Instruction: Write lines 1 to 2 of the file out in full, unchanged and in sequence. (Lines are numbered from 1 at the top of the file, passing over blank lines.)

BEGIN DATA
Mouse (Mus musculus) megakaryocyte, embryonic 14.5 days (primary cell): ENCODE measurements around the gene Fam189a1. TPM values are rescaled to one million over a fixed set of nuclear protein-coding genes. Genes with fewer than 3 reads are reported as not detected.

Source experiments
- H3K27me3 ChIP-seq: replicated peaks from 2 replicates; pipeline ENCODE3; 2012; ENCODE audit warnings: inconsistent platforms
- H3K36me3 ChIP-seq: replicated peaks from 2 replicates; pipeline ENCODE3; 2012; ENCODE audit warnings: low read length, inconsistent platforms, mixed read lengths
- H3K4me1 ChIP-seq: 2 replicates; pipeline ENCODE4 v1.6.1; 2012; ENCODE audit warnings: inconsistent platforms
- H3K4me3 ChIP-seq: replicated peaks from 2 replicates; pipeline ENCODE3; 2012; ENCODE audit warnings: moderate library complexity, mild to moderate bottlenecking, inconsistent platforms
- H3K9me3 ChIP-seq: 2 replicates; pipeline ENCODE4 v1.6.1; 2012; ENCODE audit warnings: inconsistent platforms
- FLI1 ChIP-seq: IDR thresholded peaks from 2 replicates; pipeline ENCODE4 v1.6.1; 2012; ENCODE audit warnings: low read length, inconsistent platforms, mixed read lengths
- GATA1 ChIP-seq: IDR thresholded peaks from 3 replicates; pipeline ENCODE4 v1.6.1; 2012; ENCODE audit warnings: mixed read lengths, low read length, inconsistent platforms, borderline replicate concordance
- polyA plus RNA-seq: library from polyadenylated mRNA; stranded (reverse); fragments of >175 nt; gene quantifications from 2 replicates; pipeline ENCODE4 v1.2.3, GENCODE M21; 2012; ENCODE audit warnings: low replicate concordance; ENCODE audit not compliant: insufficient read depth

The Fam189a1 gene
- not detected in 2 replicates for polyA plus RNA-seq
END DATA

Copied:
Mouse (Mus musculus) megakaryocyte, embryonic 14.5 days (primary cell): ENCODE measurements around the gene Fam189a1. TPM values are rescaled to one million over a fixed set of nuclear protein-coding genes. Genes with fewer than 3 reads are reported as not detected.

Source experiments